34 thoughts on “Free App Lets You Run Windows VST’s In Your Mac DAW

    1. Using Sierra 10.12.6, the most reliable way I have found running Windows 32bit VST Effects bridged to a Mac DAW is with 3 bits of software other than your DAW.
      1. Use Crossover / Wine Bottler / Wine Stable etc to run a free program called vsthostx86 which you can download from here:
      2. Download both Mac and Windows version of a free plugin called Wormhole2 by Plasq from here (This is 32bit) and install it to your DAW VST plugins directory:
      3. If your DAW is 64 bit, you will need Sound Radix 32 Lives to bridge Wormhole2 to 64bit (This is paid software, but it is well worth its price)
      4. Start your DAW. Pro Tools, Studio One, Cubase etc.
      5. Instantiate 2 x Wormhole inserts on your desired Track or Buss. One as a send and one as a receive. Name them accordingly. On the first instance of wormhole2, under the “direct” section on the GUI, assign it to “Start”. On the second instance of wormhole2, under the “direct” section of the GUI, assign it to “end”.
      6. Run vsthostx86 and insert wormhole2.dll after “Engine Input”. Then add your desired Windows vst.dll plugin after that and then add another instance of wormhole2.dll in the chain before closing the signal path to “Engine Output”.
      6. Make sure that the first instance on the wormhole2 plugins in both your DAW and in vsthostx86 are assigned to Send using the “Chooser” dropdown in that plugin GUI and the second instance is assigned to “Receive” using the Chooser dropdown in the Wormhole2 plugin GUI.
      7. In vsthostx86, make sure the first instance of wormhole2 is assigned to “end” in the “direct” section and tick “playthrough” and “sync”. And on the second instance of wormhole2, assign “direct” to “start” and tick “sync”.
      8. Make sure that vsthostx86 is set to the same sample rate as your DAW project. You’ll find that under Devices>Wave>Sample Rate.
      9. When you Bounce to Disk in your DAW, make sure you do in in Realtime so there are no sound issues.

      This method works flawlessly for me every time.
      Good luck.

      1. Hey,

        I’ve tried this method many times but Logic never loads my plugin. I’m not able to access the plugin and use my midi controller. What do you suggest?


  1. Isn’t it easier to emulate a whole PC or even buy one? It only costs 1/2 of a Mac Mini with double of memory and processing power. Monitor and printer included.

      1. Don’t forget about windows bloat.
        To run that windows VST dll gives you over 10 times the choice in VSTs and there are very neat ones.

    1. Alright, find me a 300$ i5, 4GB Ram, 500GB hard drive, intel HD4000 computer with 64 bit windows(all brand new)+ printer + monitor!

      1. The current Mac Mini costs 629€@Apple Store. Very easy to match, even with an SSD, 24′ Monitor and printer. The PC itself with I5 3330 (3Ghz Quad), 8GB Ram, 120GB SSD, Mikro-ATX MB, Modular-PSU and Case is 425€. Only quality components and no cheap crap. The ideal Hackintosh if you like to and quite expandable with anything you like.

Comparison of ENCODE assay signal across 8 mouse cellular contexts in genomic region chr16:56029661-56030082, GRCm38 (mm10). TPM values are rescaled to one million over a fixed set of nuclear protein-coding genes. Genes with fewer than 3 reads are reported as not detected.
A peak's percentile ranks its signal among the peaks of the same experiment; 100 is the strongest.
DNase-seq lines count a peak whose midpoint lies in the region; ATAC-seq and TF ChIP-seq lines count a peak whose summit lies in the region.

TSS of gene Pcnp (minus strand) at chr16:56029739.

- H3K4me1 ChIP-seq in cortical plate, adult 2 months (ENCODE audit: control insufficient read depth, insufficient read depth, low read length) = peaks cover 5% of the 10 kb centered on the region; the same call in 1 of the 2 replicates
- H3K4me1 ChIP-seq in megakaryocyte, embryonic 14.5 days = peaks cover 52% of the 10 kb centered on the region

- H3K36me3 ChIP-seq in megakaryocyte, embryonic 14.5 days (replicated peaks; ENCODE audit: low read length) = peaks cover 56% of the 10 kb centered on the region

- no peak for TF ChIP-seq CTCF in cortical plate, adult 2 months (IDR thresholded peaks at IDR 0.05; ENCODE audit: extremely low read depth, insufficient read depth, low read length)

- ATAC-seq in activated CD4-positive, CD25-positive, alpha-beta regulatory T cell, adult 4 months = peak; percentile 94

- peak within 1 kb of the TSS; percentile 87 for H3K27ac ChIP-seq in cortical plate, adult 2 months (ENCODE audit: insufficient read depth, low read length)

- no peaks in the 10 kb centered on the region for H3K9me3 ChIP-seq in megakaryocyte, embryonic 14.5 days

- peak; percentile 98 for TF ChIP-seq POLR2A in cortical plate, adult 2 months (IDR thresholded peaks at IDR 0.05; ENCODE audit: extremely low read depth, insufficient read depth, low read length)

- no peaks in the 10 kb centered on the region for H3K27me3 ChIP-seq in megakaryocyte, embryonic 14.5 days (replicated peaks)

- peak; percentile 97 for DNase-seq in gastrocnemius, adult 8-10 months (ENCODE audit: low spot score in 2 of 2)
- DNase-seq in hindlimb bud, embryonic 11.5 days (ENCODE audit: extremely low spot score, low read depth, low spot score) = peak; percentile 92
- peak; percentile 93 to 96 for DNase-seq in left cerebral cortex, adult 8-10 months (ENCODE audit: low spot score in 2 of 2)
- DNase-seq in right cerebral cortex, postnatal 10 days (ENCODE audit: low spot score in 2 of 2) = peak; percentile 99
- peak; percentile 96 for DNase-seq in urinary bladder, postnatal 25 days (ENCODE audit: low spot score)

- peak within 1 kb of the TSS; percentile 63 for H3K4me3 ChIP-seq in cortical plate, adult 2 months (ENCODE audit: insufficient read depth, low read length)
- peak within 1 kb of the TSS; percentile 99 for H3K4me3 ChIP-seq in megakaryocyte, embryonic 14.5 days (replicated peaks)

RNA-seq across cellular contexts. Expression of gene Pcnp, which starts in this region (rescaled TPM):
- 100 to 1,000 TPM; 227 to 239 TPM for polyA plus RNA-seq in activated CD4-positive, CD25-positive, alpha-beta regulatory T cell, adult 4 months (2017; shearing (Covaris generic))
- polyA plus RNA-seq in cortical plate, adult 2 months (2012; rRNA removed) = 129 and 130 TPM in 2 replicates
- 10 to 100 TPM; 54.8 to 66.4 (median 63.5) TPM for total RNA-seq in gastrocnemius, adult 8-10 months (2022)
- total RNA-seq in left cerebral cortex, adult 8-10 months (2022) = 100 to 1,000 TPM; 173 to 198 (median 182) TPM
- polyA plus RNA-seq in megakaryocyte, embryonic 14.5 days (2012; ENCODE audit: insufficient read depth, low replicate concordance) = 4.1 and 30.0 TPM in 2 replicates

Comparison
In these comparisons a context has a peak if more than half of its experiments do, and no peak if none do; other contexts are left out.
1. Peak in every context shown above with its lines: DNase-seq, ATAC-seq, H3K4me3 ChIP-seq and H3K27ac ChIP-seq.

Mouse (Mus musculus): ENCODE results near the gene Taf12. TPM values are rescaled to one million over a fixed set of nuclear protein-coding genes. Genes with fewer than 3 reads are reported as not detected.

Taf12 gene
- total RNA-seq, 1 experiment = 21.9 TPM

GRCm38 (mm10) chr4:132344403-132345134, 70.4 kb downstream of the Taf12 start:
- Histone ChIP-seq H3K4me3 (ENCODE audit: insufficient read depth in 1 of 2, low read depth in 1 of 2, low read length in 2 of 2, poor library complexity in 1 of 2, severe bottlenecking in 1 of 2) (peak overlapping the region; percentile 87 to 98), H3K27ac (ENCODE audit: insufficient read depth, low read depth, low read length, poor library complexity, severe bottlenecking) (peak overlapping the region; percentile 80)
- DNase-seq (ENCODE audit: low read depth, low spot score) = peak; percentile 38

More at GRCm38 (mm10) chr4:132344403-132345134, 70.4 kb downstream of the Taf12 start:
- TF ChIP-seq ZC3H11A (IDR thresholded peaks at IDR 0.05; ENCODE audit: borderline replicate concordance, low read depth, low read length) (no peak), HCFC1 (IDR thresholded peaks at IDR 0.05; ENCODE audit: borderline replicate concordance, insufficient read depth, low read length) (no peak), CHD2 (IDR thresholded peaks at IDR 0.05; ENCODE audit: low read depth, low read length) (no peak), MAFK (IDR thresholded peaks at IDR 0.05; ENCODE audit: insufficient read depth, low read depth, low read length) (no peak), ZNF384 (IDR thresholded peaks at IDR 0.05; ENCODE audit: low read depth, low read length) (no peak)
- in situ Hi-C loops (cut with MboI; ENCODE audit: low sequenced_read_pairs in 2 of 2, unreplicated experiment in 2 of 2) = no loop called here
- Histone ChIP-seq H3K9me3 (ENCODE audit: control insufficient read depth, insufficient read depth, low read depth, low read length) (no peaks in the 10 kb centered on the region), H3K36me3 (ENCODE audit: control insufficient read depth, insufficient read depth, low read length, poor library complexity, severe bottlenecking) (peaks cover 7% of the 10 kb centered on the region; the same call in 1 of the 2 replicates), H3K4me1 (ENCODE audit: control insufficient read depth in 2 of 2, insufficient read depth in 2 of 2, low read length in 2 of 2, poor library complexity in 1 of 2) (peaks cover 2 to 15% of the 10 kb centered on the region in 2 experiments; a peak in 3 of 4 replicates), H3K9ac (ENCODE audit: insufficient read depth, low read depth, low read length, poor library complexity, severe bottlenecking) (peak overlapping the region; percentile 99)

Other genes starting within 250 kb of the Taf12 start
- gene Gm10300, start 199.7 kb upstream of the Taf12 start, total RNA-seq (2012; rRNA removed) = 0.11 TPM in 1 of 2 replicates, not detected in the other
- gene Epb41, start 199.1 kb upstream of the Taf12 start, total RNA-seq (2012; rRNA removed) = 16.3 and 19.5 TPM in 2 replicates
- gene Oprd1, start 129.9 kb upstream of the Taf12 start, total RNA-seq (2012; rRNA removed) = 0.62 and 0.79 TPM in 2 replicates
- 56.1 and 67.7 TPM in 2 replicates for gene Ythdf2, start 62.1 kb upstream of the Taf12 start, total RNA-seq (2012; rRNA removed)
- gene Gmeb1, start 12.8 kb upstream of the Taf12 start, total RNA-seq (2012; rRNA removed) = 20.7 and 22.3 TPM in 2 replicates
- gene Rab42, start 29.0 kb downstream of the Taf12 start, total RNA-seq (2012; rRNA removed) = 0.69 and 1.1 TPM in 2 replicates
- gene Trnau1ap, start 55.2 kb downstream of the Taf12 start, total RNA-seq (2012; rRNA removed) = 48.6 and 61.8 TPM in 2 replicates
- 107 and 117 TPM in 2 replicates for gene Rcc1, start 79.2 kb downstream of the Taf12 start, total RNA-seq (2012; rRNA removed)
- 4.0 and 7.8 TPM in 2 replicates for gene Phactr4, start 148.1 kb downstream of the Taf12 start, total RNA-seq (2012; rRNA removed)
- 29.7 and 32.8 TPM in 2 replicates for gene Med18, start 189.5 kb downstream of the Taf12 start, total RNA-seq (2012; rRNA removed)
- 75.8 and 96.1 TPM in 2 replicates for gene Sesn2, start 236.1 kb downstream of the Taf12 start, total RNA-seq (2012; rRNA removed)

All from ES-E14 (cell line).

1. The only one that looked very interesting this year was orchestra one.

        There are surely some good Windows-only VSTs, but I haven’t seen anything that is worth kludging around with.

        Still – kudos to the developer. This will probably be useful to people, especially if they’ve been jealous of the freeware that’s available for Windows.

      2. there are hundreds of vst plugs for PC but very few for Mac ! end of debate KVR falls short with available vst plugs for Mac

  2. Great news! I often check Music Radar’s updates on new and free VSTs. Needless to say it featured most of the time Windows only products, as there seems to be an increasing interest for Windows from the developers (big and small). So I’m happy I can run some interesting VSTs like Illformed’s Glitch or ToneByte’s Bleep.

  3. “No good windows plugs”‘ are you people crazy? This will be worth using for the G-sonique plugins alone, and I’m sure there’s plenty of others I can’t remember. Of course we’d all prefer if developers would make proper cross platform versions, but this will be helpful in the meantime until some of these smaller developers can hire an OSX coder.

    1. “I’m sure there’s plenty of others I can’t remember. ”

      Exactly – there are a lot of PC-only VSTs, but not a lot that are very memorable.

  4. Quick, someone sample the sound of people’s panties getting in a knot! Dubstep is crying out for that! There are a few things I would like to at least demo, such as a few of H. G. Fortune’s cool synths, but so much is cross-platform now, this app doesn’t pass the cost/benefit analysis for me. If you know enough about synth programming, you don’t have to pile things up. Between the easily-tweaked player-libraries of several types and powerhouse plugs like MiniMonsta, you can cover pretty much Everything readily. I can live without this one and I don’t use Bootcamp, either; Windows has cooties. I would not fault anyone who took the plunge if it fired their imagination. I simply wonder why a Mac user would feel the need.

  5. I switched to mac after spending thousands on daw programs for my windows computers that crashed all the time, i have bought several macs since. windows are throw away operating systems , it costs too much for the os , upgrade your mac os, or buy a whole new windows computer to upgrade… HMMMM… which one costs more in the long run….??

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